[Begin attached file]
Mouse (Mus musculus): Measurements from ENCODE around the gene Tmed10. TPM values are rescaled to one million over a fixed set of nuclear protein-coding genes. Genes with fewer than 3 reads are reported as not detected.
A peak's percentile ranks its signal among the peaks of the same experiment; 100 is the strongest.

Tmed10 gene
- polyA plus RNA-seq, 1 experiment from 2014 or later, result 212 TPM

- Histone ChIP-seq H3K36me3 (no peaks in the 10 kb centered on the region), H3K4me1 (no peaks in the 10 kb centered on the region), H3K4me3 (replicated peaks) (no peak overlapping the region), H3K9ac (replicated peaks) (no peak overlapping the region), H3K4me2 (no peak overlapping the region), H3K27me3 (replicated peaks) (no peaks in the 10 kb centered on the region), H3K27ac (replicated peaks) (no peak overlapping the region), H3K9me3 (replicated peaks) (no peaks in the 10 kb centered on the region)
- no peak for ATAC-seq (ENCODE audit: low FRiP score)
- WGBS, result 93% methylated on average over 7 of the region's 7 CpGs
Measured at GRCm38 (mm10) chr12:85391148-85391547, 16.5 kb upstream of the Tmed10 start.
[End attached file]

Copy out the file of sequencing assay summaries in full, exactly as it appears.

Mouse (Mus musculus): Measurements from ENCODE around the gene Tmed10. TPM values are rescaled to one million over a fixed set of nuclear protein-coding genes. Genes with fewer than 3 reads are reported as not detected.
A peak's percentile ranks its signal among the peaks of the same experiment; 100 is the strongest.

Tmed10 gene
- polyA plus RNA-seq, 1 experiment from 2014 or later, result 212 TPM

- Histone ChIP-seq H3K36me3 (no peaks in the 10 kb centered on the region), H3K4me1 (no peaks in the 10 kb centered on the region), H3K4me3 (replicated peaks) (no peak overlapping the region), H3K9ac (replicated peaks) (no peak overlapping the region), H3K4me2 (no peak overlapping the region), H3K27me3 (replicated peaks) (no peaks in the 10 kb centered on the region), H3K27ac (replicated peaks) (no peak overlapping the region), H3K9me3 (replicated peaks) (no peaks in the 10 kb centered on the region)
- no peak for ATAC-seq (ENCODE audit: low FRiP score)
- WGBS, result 93% methylated on average over 7 of the region's 7 CpGs
Measured at GRCm38 (mm10) chr12:85391148-85391547, 16.5 kb upstream of the Tmed10 start.